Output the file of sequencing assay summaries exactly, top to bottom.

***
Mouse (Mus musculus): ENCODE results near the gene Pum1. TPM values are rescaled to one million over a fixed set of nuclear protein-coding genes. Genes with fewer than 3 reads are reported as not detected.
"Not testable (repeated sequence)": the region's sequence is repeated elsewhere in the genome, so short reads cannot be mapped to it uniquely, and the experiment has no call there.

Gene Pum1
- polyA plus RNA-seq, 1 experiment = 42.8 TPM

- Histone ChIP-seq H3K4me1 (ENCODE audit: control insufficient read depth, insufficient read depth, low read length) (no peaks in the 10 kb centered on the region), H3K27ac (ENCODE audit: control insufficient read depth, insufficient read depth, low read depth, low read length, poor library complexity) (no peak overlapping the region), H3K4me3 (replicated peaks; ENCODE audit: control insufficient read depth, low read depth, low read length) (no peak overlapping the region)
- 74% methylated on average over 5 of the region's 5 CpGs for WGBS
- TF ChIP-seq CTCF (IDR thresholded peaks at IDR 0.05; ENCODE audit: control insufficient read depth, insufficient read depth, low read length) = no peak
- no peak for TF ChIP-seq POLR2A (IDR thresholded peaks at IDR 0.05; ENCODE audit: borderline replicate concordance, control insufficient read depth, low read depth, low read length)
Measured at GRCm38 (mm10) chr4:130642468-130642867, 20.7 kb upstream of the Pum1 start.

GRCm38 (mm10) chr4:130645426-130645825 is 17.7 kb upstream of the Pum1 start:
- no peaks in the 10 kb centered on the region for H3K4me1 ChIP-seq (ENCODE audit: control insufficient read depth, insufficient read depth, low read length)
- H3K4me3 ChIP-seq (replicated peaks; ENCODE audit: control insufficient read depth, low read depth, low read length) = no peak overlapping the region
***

Mouse (Mus musculus): ENCODE results near the gene Pum1. TPM values are rescaled to one million over a fixed set of nuclear protein-coding genes. Genes with fewer than 3 reads are reported as not detected.
"Not testable (repeated sequence)": the region's sequence is repeated elsewhere in the genome, so short reads cannot be mapped to it uniquely, and the experiment has no call there.

Gene Pum1
- polyA plus RNA-seq, 1 experiment = 42.8 TPM

- Histone ChIP-seq H3K4me1 (ENCODE audit: control insufficient read depth, insufficient read depth, low read length) (no peaks in the 10 kb centered on the region), H3K27ac (ENCODE audit: control insufficient read depth, insufficient read depth, low read depth, low read length, poor library complexity) (no peak overlapping the region), H3K4me3 (replicated peaks; ENCODE audit: control insufficient read depth, low read depth, low read length) (no peak overlapping the region)
- 74% methylated on average over 5 of the region's 5 CpGs for WGBS
- TF ChIP-seq CTCF (IDR thresholded peaks at IDR 0.05; ENCODE audit: control insufficient read depth, insufficient read depth, low read length) = no peak
- no peak for TF ChIP-seq POLR2A (IDR thresholded peaks at IDR 0.05; ENCODE audit: borderline replicate concordance, control insufficient read depth, low read depth, low read length)
Measured at GRCm38 (mm10) chr4:130642468-130642867, 20.7 kb upstream of the Pum1 start.

GRCm38 (mm10) chr4:130645426-130645825 is 17.7 kb upstream of the Pum1 start:
- no peaks in the 10 kb centered on the region for H3K4me1 ChIP-seq (ENCODE audit: control insufficient read depth, insufficient read depth, low read length)
- H3K4me3 ChIP-seq (replicated peaks; ENCODE audit: control insufficient read depth, low read depth, low read length) = no peak overlapping the region